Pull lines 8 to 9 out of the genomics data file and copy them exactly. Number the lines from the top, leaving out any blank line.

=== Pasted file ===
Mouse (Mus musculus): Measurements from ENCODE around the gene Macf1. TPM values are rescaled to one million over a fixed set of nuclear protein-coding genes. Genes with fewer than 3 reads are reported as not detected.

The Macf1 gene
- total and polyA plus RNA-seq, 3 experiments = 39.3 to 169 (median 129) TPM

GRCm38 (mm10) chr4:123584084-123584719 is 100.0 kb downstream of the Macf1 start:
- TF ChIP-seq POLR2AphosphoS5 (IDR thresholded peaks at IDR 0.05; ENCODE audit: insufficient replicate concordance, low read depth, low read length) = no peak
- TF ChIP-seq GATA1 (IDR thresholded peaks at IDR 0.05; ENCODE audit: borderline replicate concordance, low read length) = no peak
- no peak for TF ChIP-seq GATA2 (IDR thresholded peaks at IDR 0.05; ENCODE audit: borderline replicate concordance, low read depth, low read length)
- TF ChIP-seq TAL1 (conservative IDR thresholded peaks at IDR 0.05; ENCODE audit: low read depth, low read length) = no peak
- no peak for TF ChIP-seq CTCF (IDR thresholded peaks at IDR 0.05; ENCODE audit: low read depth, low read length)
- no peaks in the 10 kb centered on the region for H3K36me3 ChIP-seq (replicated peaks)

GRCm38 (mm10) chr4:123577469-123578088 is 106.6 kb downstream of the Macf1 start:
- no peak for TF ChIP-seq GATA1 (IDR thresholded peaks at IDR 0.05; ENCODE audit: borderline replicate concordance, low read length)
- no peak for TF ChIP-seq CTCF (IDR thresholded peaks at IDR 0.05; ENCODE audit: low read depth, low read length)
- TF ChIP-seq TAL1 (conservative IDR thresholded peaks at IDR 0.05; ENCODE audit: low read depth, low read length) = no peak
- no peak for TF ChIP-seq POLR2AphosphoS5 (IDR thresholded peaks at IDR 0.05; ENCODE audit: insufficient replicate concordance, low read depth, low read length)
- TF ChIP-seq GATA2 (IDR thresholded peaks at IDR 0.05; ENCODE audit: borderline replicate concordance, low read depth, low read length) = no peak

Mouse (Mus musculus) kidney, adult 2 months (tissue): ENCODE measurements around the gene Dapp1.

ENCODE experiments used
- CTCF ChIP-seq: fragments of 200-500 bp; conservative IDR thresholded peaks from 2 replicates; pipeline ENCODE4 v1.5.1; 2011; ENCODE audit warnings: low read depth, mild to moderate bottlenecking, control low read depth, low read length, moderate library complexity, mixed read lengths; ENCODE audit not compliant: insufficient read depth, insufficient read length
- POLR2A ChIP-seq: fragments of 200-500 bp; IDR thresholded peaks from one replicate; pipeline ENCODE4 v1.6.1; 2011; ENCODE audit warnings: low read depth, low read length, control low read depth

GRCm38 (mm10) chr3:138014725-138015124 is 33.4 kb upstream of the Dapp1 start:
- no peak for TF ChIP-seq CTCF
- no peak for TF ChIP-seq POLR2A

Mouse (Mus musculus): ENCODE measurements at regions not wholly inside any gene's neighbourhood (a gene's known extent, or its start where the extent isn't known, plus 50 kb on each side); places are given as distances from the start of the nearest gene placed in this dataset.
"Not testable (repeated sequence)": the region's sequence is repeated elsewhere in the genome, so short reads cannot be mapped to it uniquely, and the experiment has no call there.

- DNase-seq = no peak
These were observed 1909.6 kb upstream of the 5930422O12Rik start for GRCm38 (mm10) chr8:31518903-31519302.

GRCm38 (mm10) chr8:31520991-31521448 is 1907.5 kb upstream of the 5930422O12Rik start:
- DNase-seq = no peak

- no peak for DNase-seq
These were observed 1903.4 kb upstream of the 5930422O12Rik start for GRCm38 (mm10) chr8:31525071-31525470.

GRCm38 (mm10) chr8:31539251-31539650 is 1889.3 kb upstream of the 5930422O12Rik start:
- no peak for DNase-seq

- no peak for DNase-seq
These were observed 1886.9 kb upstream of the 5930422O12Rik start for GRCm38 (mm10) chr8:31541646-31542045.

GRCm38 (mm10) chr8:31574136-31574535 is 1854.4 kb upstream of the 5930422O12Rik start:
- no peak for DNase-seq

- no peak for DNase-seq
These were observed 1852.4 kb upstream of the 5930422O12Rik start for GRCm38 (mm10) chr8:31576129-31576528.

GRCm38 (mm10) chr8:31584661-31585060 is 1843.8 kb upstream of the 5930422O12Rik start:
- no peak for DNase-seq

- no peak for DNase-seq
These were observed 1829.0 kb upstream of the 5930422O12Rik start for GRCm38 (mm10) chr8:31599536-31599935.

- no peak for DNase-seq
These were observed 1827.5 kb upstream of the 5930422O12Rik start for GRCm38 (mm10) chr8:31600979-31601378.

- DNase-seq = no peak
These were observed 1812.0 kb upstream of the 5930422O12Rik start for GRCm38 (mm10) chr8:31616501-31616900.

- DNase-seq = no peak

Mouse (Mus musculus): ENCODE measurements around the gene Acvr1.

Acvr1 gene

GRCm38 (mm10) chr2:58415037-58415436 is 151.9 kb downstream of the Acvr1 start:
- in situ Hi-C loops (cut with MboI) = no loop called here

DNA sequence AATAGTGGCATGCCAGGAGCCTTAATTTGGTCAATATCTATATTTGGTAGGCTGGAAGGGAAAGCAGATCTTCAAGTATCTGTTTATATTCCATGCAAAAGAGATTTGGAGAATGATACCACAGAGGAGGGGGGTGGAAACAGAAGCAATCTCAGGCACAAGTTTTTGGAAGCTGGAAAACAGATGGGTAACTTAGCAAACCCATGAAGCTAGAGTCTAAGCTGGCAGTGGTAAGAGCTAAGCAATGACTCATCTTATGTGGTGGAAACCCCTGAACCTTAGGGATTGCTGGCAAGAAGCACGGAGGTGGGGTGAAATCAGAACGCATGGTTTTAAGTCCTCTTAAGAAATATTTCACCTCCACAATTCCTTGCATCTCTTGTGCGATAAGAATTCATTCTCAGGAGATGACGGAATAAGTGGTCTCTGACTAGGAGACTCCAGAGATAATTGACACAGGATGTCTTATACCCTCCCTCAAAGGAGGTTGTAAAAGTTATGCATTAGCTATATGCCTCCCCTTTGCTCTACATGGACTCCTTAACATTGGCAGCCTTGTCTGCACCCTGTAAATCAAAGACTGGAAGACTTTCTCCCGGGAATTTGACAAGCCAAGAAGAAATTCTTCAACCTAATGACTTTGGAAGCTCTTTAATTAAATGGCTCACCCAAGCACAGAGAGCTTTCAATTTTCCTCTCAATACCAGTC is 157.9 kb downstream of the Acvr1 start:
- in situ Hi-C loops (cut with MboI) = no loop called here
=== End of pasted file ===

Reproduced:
- TF ChIP-seq TAL1 (conservative IDR thresholded peaks at IDR 0.05; ENCODE audit: low read depth, low read length) = no peak
- no peak for TF ChIP-seq CTCF (IDR thresholded peaks at IDR 0.05; ENCODE audit: low read depth, low read length)